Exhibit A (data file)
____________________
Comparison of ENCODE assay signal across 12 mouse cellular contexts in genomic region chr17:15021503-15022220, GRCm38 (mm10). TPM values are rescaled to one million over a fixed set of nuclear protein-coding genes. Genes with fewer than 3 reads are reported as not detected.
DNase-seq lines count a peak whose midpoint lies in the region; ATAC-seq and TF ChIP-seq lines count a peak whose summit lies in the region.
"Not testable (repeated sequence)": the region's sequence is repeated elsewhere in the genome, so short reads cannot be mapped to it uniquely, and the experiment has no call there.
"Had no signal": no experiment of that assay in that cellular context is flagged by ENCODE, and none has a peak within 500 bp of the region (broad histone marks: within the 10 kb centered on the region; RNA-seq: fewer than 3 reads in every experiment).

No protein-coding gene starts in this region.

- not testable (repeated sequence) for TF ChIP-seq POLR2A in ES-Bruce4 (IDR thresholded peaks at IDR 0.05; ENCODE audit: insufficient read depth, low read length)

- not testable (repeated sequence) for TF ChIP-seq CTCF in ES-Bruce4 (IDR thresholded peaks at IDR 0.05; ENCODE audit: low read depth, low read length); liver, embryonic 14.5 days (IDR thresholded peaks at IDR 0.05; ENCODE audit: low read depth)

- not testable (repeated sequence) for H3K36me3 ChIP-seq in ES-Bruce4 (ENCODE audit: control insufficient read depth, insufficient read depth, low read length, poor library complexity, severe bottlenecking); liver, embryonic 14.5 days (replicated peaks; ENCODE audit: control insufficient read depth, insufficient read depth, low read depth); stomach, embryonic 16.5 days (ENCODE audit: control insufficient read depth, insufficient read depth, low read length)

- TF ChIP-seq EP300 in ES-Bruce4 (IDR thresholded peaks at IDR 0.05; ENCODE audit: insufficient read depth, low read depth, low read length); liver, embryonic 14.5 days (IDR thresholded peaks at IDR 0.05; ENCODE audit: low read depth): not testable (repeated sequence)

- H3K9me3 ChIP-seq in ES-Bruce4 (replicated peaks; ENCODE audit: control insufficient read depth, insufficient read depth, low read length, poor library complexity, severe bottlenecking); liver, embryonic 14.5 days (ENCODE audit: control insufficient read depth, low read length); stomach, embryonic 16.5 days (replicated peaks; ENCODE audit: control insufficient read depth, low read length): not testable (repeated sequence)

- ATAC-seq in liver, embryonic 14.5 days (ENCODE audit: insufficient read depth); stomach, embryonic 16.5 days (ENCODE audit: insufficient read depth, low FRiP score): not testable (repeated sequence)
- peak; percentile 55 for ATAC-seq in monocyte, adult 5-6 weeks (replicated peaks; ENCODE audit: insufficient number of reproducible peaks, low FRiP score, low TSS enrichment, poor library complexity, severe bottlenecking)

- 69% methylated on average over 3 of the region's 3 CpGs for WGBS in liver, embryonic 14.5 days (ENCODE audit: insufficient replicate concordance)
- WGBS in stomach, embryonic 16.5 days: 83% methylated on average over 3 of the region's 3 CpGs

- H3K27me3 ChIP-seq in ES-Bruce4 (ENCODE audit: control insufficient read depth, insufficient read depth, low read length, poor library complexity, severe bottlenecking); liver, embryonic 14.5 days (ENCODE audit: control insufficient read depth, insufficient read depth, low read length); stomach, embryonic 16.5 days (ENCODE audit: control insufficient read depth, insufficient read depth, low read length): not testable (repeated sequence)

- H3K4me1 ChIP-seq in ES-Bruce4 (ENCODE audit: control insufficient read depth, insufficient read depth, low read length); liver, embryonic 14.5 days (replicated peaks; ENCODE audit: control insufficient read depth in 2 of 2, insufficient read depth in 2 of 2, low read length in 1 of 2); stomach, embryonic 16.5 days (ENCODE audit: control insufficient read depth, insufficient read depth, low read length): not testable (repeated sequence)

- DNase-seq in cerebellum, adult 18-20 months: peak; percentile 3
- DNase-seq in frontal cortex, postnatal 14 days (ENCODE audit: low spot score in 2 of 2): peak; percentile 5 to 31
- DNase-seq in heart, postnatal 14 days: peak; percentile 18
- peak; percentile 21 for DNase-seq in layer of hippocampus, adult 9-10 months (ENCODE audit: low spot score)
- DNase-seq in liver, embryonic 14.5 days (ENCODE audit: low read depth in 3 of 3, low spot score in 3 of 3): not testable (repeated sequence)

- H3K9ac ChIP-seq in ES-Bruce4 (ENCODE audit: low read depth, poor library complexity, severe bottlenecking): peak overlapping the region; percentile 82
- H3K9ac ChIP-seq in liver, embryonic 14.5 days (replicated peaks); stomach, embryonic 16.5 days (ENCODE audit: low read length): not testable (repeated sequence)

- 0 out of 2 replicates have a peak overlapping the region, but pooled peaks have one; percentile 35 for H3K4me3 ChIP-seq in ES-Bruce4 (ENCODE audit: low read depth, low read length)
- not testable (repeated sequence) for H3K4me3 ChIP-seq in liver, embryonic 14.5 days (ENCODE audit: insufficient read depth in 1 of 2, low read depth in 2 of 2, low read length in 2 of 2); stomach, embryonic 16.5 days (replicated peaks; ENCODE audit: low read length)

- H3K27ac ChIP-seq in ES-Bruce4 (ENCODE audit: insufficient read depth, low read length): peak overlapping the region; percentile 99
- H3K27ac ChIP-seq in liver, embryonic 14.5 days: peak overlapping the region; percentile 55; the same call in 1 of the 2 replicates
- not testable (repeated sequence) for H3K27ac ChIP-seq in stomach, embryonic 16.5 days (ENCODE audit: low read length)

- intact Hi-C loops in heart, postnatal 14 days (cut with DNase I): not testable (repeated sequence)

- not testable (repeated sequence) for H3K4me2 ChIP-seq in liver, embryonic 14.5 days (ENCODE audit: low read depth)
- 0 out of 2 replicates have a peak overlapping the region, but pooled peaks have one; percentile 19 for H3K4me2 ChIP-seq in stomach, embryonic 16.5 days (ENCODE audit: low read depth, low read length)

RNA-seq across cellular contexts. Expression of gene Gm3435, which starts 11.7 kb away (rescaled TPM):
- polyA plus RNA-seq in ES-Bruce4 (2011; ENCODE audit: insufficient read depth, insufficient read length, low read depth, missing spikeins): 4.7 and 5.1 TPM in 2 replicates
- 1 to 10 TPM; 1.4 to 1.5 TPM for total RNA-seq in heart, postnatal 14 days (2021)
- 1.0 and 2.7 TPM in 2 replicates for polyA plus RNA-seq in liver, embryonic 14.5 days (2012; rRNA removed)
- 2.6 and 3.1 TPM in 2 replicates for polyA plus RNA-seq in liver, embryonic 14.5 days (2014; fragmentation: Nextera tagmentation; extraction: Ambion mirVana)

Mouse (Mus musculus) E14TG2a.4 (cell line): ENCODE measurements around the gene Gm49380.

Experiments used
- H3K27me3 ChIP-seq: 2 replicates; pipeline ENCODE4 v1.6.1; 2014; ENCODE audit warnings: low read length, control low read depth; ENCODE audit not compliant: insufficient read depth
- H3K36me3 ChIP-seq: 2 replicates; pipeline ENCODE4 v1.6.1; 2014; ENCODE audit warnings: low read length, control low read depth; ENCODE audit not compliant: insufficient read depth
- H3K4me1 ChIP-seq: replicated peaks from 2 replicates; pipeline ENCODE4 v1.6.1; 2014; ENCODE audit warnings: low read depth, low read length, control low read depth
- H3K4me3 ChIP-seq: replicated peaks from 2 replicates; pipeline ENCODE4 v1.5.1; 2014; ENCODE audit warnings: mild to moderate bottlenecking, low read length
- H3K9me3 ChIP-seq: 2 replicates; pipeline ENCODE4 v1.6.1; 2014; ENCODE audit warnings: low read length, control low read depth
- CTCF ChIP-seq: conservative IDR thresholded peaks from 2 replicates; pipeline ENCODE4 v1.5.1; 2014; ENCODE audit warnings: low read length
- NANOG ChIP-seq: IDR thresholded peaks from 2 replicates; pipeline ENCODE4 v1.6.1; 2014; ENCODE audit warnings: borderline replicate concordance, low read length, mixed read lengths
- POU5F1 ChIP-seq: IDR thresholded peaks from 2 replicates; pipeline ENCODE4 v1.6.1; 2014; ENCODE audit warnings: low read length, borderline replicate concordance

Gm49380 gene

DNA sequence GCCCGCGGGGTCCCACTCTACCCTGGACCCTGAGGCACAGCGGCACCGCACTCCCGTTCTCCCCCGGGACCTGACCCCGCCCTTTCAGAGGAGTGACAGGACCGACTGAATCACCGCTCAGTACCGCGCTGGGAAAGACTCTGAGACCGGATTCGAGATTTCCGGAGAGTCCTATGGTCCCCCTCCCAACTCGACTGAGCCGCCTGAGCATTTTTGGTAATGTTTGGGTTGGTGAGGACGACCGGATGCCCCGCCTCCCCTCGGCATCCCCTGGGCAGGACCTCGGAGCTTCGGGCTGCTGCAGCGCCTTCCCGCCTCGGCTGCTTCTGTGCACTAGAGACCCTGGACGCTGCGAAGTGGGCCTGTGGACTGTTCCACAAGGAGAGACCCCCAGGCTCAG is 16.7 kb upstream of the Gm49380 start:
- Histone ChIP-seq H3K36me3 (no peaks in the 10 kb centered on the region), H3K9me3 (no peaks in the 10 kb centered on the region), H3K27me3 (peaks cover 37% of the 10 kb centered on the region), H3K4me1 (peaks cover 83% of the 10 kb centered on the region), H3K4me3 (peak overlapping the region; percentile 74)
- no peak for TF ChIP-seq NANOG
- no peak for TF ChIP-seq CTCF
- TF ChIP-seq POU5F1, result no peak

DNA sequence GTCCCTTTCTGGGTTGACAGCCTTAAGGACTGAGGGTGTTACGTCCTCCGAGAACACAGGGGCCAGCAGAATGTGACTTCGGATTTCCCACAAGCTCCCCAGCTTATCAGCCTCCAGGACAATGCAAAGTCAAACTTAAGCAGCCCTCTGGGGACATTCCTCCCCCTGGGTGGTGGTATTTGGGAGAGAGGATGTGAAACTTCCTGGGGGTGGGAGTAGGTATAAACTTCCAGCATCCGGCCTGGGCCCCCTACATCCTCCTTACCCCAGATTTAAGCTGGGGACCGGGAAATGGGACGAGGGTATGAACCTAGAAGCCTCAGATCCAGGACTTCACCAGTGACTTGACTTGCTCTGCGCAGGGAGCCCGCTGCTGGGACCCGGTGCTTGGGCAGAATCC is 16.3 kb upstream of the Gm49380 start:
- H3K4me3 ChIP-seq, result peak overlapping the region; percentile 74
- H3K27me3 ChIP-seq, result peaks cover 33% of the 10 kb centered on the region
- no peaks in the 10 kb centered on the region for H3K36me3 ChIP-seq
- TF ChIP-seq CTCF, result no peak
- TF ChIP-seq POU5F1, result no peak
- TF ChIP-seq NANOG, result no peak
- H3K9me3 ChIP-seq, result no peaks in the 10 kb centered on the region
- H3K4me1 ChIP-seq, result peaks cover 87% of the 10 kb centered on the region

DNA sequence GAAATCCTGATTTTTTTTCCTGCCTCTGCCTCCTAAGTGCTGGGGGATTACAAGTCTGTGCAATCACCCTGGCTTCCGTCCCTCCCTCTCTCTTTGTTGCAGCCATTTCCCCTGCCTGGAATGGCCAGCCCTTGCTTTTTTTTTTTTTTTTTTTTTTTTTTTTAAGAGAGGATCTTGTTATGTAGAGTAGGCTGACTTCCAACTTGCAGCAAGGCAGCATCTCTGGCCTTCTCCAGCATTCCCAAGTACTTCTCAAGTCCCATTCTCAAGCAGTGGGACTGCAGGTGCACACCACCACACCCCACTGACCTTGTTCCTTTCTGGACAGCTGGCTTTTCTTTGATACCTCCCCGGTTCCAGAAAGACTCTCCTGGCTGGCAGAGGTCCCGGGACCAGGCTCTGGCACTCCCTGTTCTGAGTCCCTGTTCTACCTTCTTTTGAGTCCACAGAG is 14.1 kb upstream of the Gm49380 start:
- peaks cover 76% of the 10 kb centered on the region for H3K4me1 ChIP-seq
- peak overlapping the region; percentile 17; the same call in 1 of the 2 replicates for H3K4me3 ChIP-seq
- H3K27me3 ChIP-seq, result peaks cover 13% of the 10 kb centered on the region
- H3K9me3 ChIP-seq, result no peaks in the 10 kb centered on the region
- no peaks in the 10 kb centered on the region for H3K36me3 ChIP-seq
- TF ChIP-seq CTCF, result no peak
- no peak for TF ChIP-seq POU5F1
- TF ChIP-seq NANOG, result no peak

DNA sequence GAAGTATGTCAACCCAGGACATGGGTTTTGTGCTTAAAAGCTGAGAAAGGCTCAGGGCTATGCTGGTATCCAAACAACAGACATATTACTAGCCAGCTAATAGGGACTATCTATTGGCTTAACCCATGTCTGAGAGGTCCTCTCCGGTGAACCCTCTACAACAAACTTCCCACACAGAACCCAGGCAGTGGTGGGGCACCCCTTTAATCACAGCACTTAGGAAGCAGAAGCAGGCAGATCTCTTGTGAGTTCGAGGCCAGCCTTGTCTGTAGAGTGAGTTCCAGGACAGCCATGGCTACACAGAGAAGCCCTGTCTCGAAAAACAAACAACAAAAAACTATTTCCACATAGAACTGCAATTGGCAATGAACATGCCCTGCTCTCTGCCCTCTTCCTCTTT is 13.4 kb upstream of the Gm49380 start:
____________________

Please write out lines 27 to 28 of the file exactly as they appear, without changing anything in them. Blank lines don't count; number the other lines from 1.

- H3K27ac ChIP-seq in liver, embryonic 14.5 days: peak overlapping the region; percentile 55; the same call in 1 of the 2 replicates
- not testable (repeated sequence) for H3K27ac ChIP-seq in stomach, embryonic 16.5 days (ENCODE audit: low read length)